Transcript for NFL player credits car cam app with catching alleged thief 'red-handed'
Reporter: You're watching what police say is a burglary in progress. The target? A souped-up dodge charger. But what this alleged burglar doesn't know is that this car is owned by this guy. And he is in! Reporter: Alex ar Maud junior, a rising star for the Carolina panthers. How big are you? 6'2", 250. Reporter: That's a lot of football player. It helps on the field. Reporter: You are trained to have a target. This video shown for the first time shows Alex capturing a man police say had broken into his Stop ! Reporter: Exchanging a few choice words and holding him until police arrive. I can't relax like this, I can't either, you just tried to break into my Reporter: Thanks to this, a security camera installed in his car. What he did next should not be tried at home. Devices like owl are part of the multi-billion dollar consumer surveillance market, protecting our cars and our homes with smart devices like ring and Google nest. Making it easier to catch thieves in the act. Our homes, our cars, obviously, they're some of our biggest investments. And they also, we're personally attached to them. Cars, et cetera, mean something to us beyond the dollar value. Reporter: Which means something to Alex, the son of a tax accountant, a hard-working immigrant from Ghana. When you got that first check how did you spend it? My first purchase was a car. Reporter: What did you buy? Charger. Reporter: So this was your first car. This was my first legit car. Reporter: It wasn't just your first car, your first love. Yeah. Reporter: But just months after driving that first love off the lot. December 15th, my car was broken into. Windows shattered. Glass hangin' out on my paint, scraped up on the side of my car. Reporter: When you saw it, what was your reaction? You just feel very violated. And I feel like it's disgusting to see your own property like that, something you worked hard to get. Reporter: So Alex desided to invest in security. Choosing that owl, linked to his cell phone with real-time video if there's been a crash or break in. What was happening the night it happened? I was doing a late-night ab routine. Reporter: Like we all do. And I got this instant notification on my phone. I check, see someone in my car and that's when the adrenaline starts moving. Reporter: Then you go out. I go into kick-ass mode. Reporter: And an ah-oh moment for the alleged burglar. I see this guy finishing, closing my door and he sees me walking toward him in an aggressive man ir. . Reporter: And what did you do? He tries to run. I grabbed him and threw him out here. He comes this way. In between these two cars. Reporter: And he's making a run for it. He's making a run for it. I will break your . Reporter: Restraining him with a grappling move called an arm bar made famous by fighters in the ufc. Reporter: Where did you pick this up? I don't know. Reporter: Watching a lot of I was just like I'm going to arm bar this fool. Reporter: All captured on Alex's cell phone video by his apartment concierge, earning armoire a new nickname. Arm bar. He was like man, not again, this happened again? I was like yeah, this time I caught the guy. And they were really impressed. They were like, you did a good job, you did what you had to do. Reporter: The alleged burglar, a 32-year-old from Charlotte, arrested and charged with entering a motor vehicle. He's scheduled to appear in court later this month. Were you ever afraid for your safety? No. Reporter: How come? I was just prepared for anything. And whatever was going to happen was going to happen. Reporter: According to the there were more than 7.5 million cases of property crime in 2017, costing victims an estimated $15 billion. You can see a lot from here. We can. There's about a thousand cameras right now. Reporter: Here at the Charlotte police department's real time police center, public and private surveillance cameras monitor potential crimes around the clock. How much of a game changer is this broadly-speaking surveillance cameras? Pictures speak a thousand words. It's one thing to have an officer sit up on the stand and describe it. It's completely different when they can look at it. Reporter: But police warn no one should be taking the law into their own hands. What about people getting hotheaded? You don't want to take a property crime and turn it into a violent crime. You don't want to go from a victim to a suspect. Reporter: If you're able to break up a couple of these high-volume car thieves you may be breaking up a whole criminal If they're stealing a car on Friday, they may be selling drugs on Saturday and doing something else on Sunday. It could translate into house breakings, shootings, all kinds of things. Reporter: And companies like owl are hoping to disrupt the bad guys by arming consumers with high-def evidence. We hear the story where someone calls up the police, hey, my car got vehicle got broken into, I have video. Well, videos aren't that good. And then they send an owl camera video. And they have this Duh look. Reporter: Owl in the headlights. Owl in the headlights. Reporter: There is the inevitable question of trading privacy for security. Should people have privacy concerns. This is for you. Reporter: It's not all about break-ins and fender benders. There was a woman name the Jennifer. Two guys came up to her. Said they had a gun. She thought to kind of walk in front of the car, pulled the two of them into range of the she points at it and says do you really want to do this? And they back off. And in less than an hour, those two were both arrested. Reporter: Four Alex, crime fighting is not replacing his day job anytime soon. I know what your mom said. What did she say? Go ahead. Reporter: Don't ever do that again. She's happy I got it taken care of. But she's like, you don't have to do that. Reporter: I'm juju Chang in Charlotte, North Carolina.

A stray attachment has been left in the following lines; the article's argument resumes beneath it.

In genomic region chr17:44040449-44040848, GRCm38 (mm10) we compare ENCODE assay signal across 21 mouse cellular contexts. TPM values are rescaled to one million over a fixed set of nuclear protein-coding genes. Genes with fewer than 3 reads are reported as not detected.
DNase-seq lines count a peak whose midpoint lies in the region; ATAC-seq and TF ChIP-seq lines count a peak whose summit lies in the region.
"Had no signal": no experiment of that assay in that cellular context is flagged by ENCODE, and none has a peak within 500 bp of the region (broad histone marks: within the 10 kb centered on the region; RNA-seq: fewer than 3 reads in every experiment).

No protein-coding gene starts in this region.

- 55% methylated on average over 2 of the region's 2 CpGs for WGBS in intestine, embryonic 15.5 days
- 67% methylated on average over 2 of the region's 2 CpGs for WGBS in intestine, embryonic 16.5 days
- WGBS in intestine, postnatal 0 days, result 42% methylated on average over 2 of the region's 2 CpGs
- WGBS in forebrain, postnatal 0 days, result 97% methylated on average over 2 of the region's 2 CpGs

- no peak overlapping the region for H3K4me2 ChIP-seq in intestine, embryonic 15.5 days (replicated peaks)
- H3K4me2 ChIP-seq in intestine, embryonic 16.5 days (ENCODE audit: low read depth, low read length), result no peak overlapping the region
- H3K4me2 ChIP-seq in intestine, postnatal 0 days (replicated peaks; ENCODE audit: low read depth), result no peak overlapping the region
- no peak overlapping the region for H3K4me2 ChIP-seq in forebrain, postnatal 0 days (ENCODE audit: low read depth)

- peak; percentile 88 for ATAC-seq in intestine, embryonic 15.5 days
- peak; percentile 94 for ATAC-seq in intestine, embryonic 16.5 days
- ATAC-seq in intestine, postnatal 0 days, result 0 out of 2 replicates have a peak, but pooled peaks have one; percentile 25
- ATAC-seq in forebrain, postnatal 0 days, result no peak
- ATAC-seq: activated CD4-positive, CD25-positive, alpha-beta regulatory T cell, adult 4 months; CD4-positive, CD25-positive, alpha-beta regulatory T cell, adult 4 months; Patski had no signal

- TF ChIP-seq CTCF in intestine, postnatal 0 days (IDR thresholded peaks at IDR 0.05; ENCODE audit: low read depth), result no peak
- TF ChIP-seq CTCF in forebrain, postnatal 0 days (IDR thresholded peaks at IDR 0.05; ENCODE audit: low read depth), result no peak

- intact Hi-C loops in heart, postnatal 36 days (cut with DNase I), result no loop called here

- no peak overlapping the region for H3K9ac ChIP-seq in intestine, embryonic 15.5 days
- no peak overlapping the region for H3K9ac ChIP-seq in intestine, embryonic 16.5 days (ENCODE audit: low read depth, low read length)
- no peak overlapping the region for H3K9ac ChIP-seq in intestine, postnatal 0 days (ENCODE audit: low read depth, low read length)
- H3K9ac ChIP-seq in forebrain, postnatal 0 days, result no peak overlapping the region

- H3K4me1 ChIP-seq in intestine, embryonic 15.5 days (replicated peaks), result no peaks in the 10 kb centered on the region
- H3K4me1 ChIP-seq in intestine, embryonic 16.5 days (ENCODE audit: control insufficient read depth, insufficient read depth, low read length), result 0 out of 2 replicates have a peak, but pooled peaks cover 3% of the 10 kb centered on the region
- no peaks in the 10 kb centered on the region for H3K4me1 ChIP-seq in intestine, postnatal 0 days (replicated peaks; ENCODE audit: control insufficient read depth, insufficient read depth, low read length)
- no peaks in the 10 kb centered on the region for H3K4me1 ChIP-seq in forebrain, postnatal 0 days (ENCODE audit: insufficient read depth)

This transcript has been automatically generated and may not be 100% accurate.